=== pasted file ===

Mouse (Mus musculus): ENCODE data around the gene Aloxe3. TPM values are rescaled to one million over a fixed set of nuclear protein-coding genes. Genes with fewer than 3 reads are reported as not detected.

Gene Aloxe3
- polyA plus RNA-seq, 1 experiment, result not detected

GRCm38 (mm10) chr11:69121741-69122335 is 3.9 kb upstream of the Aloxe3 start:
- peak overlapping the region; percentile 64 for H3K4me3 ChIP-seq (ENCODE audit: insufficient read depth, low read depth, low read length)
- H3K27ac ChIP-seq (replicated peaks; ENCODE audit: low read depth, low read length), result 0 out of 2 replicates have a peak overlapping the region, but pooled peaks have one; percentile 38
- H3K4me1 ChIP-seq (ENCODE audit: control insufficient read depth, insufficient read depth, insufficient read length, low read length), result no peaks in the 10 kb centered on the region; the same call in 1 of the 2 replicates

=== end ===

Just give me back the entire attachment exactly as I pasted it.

Mouse (Mus musculus): ENCODE data around the gene Aloxe3. TPM values are rescaled to one million over a fixed set of nuclear protein-coding genes. Genes with fewer than 3 reads are reported as not detected.

Gene Aloxe3
- polyA plus RNA-seq, 1 experiment, result not detected

GRCm38 (mm10) chr11:69121741-69122335 is 3.9 kb upstream of the Aloxe3 start:
- peak overlapping the region; percentile 64 for H3K4me3 ChIP-seq (ENCODE audit: insufficient read depth, low read depth, low read length)
- H3K27ac ChIP-seq (replicated peaks; ENCODE audit: low read depth, low read length), result 0 out of 2 replicates have a peak overlapping the region, but pooled peaks have one; percentile 38
- H3K4me1 ChIP-seq (ENCODE audit: control insufficient read depth, insufficient read depth, insufficient read length, low read length), result no peaks in the 10 kb centered on the region; the same call in 1 of the 2 replicates